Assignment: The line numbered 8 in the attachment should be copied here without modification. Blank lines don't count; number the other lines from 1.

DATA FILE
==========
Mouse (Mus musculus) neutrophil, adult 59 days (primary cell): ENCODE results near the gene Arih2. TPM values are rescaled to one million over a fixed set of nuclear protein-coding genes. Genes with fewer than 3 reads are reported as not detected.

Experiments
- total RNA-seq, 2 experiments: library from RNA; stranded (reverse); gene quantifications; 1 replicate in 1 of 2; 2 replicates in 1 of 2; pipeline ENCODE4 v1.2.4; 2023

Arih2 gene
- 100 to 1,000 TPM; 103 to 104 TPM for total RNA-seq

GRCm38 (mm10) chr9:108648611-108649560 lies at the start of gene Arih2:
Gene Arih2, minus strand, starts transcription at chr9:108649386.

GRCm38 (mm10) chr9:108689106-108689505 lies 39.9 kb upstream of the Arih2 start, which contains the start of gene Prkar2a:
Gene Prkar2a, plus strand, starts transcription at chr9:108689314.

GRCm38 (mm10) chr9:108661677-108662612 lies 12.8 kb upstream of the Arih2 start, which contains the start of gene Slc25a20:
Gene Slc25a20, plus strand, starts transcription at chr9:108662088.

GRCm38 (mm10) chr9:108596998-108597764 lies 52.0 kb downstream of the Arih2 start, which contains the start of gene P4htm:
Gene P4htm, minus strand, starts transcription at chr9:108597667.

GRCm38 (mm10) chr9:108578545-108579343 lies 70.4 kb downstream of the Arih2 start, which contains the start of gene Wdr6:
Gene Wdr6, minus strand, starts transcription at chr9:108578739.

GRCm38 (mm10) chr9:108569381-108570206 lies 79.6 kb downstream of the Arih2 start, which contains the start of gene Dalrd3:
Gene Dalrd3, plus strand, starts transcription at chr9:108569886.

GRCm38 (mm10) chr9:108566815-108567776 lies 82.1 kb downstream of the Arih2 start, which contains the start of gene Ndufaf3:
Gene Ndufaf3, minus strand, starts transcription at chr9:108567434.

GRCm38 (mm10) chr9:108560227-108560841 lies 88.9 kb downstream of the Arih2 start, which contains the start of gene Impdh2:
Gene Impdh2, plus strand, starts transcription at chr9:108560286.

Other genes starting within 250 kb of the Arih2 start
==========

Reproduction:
GRCm38 (mm10) chr9:108689106-108689505 lies 39.9 kb upstream of the Arih2 start, which contains the start of gene Prkar2a: